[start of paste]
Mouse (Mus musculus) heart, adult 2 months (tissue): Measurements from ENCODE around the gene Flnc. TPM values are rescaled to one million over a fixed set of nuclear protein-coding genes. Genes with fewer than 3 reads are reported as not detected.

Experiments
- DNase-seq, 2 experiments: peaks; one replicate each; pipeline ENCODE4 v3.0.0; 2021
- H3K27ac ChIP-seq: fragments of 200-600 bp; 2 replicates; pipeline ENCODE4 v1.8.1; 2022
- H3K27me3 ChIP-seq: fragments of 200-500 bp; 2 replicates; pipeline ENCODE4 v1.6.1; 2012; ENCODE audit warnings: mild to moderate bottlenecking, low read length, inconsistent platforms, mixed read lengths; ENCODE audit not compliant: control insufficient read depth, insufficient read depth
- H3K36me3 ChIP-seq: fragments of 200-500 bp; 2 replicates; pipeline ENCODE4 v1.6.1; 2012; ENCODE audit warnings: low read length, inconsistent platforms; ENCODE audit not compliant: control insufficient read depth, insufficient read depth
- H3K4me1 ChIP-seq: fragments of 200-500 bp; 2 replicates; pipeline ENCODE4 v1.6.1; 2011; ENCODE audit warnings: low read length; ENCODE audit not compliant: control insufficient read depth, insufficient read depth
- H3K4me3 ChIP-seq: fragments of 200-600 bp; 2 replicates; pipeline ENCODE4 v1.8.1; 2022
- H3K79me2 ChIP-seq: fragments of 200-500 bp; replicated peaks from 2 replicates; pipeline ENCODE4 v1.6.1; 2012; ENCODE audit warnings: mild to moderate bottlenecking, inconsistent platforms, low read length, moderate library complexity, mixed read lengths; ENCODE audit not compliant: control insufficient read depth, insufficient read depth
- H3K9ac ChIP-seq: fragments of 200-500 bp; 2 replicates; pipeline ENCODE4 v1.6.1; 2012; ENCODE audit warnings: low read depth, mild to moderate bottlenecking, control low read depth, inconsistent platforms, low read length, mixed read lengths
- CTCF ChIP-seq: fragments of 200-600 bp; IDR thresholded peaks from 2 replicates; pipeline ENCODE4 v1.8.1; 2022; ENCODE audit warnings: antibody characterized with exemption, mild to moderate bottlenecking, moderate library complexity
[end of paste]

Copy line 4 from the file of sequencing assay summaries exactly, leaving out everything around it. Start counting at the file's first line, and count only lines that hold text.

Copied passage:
- H3K27ac ChIP-seq: fragments of 200-600 bp; 2 replicates; pipeline ENCODE4 v1.8.1; 2022